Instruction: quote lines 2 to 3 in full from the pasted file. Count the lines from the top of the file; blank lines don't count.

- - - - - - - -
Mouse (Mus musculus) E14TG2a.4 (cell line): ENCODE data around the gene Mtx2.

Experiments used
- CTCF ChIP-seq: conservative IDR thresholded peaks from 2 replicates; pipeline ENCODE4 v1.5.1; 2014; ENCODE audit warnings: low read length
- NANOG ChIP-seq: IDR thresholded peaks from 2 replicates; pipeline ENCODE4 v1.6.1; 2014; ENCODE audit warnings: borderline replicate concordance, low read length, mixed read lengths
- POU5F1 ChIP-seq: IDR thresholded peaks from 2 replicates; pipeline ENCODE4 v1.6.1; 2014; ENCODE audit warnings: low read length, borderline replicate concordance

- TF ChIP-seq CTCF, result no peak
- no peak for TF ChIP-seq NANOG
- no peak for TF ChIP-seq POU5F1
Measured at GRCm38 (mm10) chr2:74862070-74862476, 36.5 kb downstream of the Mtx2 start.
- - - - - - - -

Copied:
Experiments used
- CTCF ChIP-seq: conservative IDR thresholded peaks from 2 replicates; pipeline ENCODE4 v1.5.1; 2014; ENCODE audit warnings: low read length